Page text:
I breastfed, made my own baby food, limited his access to salt, sugar and artificial flavors; and provided him with a variety of fruits and vegetables. And, most importantly, I didn't make him "clean his plate" or make a big deal when he didn't like something.

    Also, when he got older, I never restricted what he could eat...not that I wouldn't SUGGEST he not get the triple bacon cheeseburger in favor of the grilled chicken.

    And in doing so, I have a child who eats pretty healthily and who will try anything and loves things his peers have never tried.

    A funny example is when he was in Spanish class, his teacher made guacamole for the class. Several of his classmates had never tried avocados. While, Aaron first had them when he was 4 months old! it was one of his first foods. - 5/14/2010   12:43:08 PM
  • 60
    Being from a Hispanic family my girls always had a wide selection of foods, fruit and veggies and now my grandkids have the same open mind to try different foods because of their moms. I think it's great ! - 4/21/2010   10:56:28 AM
  • JUHOEG
    59
    Hopefully, they will at least try the veggies. - 4/7/2010   8:08:49 PM
  • 58
    I have 2 grown up and one 12 year old that always ate what we were having, if they didn't want anything I asked that they at least tried it, if it was something they had tried before I told them that as they are growing up their taste buds are grrowing up too and it will taste different in a short while. A small fib but it worked. I also didn't make mealtimes a battlefield, if they had tasted and didn't like they were allowed to leave it. I now have 3 kids who will eat practically anything and in a sensibly balanced way. A bit different from my youth, where were were forced to eat more than we wanted because 'we shouldn't waste food', 'think of the starving kids in *******' and outright psychological damage of the 'Ispent hours cooking this and you dare to turn your nose up at it'. Its no wonder I am fat, food and guilt are the opposite sides of a see-saw. The only food the eldest doesn't like is bell peppers and mushrooms, the youngest hates broccolli and the middle one is a white meat only eater because she is an international competitor and needs to watch her food very carefully. Tonight the youngest ate mashed potato's, peas, carrot and green beans. - 4/3/2010   5:22:37 PM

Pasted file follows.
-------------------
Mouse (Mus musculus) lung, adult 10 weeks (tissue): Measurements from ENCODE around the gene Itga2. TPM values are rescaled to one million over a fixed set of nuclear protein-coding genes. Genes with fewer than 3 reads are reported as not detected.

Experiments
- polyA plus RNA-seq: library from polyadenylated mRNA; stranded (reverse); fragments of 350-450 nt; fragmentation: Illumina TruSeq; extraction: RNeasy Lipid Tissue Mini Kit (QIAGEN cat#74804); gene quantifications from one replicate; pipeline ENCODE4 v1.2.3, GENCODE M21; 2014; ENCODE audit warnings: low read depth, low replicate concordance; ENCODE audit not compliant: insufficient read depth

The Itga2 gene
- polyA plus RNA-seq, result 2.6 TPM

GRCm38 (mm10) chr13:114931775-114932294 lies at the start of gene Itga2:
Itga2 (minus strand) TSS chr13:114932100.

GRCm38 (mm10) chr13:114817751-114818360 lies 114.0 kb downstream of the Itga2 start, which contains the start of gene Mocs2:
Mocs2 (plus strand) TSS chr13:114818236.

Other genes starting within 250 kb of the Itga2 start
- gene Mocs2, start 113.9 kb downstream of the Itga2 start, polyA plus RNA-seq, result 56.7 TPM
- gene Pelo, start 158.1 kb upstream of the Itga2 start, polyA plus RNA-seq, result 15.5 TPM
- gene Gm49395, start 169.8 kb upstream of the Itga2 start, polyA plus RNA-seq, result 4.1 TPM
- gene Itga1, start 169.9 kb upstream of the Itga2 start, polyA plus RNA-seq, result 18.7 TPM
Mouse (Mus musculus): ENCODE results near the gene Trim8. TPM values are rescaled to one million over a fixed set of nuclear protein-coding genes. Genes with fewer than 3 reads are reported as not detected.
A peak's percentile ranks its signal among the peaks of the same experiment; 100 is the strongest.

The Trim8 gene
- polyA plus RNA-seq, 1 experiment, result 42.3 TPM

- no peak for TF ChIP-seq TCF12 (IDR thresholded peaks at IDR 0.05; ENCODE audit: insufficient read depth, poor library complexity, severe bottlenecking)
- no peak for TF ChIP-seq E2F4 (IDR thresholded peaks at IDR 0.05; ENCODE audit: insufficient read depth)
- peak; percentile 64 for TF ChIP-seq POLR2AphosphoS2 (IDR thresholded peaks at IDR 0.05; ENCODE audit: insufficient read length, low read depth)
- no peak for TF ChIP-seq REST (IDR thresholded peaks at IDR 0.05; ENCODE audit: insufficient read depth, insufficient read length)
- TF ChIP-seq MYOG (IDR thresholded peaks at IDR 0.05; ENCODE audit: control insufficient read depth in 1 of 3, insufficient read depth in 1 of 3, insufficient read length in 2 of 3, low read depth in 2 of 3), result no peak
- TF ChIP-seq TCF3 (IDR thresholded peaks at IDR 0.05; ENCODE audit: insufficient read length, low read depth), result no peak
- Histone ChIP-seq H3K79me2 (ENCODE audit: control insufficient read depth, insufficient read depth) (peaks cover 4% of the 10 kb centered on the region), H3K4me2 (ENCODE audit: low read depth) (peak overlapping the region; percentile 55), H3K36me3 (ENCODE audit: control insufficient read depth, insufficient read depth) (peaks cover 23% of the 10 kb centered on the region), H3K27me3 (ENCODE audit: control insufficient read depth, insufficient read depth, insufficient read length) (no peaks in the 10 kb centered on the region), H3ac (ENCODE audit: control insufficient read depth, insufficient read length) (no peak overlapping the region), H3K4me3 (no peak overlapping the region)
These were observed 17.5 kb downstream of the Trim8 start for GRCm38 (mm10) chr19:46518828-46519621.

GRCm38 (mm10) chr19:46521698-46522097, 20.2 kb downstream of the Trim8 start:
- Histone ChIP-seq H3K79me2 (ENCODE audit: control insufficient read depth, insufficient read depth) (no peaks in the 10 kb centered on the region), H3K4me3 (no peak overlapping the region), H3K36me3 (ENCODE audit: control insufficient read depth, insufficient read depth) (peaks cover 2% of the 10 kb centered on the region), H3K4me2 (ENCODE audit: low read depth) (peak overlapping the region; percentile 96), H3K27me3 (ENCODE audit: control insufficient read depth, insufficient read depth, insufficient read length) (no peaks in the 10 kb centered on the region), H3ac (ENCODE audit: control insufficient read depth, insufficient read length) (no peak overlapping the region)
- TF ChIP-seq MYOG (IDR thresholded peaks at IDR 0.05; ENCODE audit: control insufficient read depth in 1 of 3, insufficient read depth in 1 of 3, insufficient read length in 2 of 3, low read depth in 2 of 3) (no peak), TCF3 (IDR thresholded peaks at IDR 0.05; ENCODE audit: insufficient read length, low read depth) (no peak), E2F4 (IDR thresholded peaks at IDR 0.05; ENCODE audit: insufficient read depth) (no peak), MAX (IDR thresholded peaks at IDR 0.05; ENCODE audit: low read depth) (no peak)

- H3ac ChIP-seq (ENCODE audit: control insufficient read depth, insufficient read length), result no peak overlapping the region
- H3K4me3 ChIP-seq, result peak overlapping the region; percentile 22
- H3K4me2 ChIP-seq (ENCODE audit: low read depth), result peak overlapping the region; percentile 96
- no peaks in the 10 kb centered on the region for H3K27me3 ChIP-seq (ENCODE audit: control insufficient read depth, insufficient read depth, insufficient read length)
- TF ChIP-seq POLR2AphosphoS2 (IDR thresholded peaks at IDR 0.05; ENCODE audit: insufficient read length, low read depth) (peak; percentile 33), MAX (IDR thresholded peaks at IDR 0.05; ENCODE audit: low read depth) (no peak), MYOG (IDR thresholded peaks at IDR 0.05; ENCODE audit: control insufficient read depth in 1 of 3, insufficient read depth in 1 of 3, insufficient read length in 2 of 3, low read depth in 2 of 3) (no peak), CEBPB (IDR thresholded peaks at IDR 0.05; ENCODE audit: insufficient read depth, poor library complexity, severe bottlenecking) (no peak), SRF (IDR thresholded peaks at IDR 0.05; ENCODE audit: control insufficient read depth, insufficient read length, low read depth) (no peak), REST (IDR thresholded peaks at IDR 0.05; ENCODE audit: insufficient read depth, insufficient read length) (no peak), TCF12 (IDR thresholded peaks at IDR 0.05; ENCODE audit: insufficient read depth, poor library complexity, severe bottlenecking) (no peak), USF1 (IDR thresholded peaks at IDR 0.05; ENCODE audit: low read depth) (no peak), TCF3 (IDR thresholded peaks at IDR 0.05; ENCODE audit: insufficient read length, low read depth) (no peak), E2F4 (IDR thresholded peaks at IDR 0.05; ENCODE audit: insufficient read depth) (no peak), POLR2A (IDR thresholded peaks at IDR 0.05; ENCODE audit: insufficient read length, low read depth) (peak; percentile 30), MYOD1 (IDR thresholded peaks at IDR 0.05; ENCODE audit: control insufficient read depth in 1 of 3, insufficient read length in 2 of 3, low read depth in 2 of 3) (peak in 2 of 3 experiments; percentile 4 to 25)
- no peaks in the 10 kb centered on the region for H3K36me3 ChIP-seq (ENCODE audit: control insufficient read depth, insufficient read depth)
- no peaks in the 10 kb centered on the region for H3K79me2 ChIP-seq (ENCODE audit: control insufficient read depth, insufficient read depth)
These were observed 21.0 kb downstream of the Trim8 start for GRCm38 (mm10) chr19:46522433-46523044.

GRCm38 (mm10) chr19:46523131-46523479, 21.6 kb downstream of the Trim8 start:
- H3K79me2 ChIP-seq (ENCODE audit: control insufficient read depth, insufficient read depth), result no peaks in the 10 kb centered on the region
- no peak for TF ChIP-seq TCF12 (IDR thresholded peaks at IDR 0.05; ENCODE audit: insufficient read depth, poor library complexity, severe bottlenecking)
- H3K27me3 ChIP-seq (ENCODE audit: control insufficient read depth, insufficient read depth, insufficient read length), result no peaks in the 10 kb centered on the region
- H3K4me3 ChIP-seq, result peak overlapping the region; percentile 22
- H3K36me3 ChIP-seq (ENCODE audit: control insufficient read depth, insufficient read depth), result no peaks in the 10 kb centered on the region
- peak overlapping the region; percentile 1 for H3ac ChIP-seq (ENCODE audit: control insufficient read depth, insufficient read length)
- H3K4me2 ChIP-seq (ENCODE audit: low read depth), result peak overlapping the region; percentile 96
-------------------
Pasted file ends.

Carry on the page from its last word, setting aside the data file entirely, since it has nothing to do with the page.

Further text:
• 57
    I know this. I've always known this and I have applied it to feeding my now (almost) 7 and (almost) 6 year olds since they were babies. I think they eat better than many kids, but not as well as I want. There is still some whining at the dinner table at old and new things. I want to cook couscous and artichockes, but they wont eat it when I do and it's hard to think about trying them with new things when I'm trying to get meals on the table. My younger son's tastes seem to be actually narrowing as he gets older. They have always been good about fruits and vegetables, but lately he decided he doesn't like bananas. Last night he threw a fit about having beef stoup (thick, rich soup) for dinner, even though we've always had it. Meanwhile I'm still grateful because he hates anything sweet - no ice cream, no cake, no donuts, no sweets. - 4/3/2010   8:13:56 AM
  • 56
    I had my son eat well at 1 yo ,but when 2 came around,his sweet tooth developed from mine because I could no longer hide it from him. He does eat raw broccoli dipped w/ ranch dressing and celery because I like them. And now since I've improved my eating habits as well as dappling into the wealth of sparkrecipes, he's eating better,too. My hubby is s-l-o-w-l-y making the changes,too because of the changes he's seen in me in such a short time. - 3/18/2010   2:00:49 AM
  • 55
    When my son was young, we spent lots of time shopping, cooking and eating healthy. I was an at home Daycare Provider and I had 8 kids all under the age of 5. I taught all the kids healthy ideas and served only the healthiest snacks and meals possible. We ate lots of raw, fresh veggies and fruits, yogurt, peanut butter, whole grain breads and crackers, and lots of soy milk!! It is the best time to get kids to eat something that they wouldn't otherwise eat at home cause the kid sitting next to them is eating the same thing an likes it!! It worked out great!! - 3/17/2010   11:35:10 PM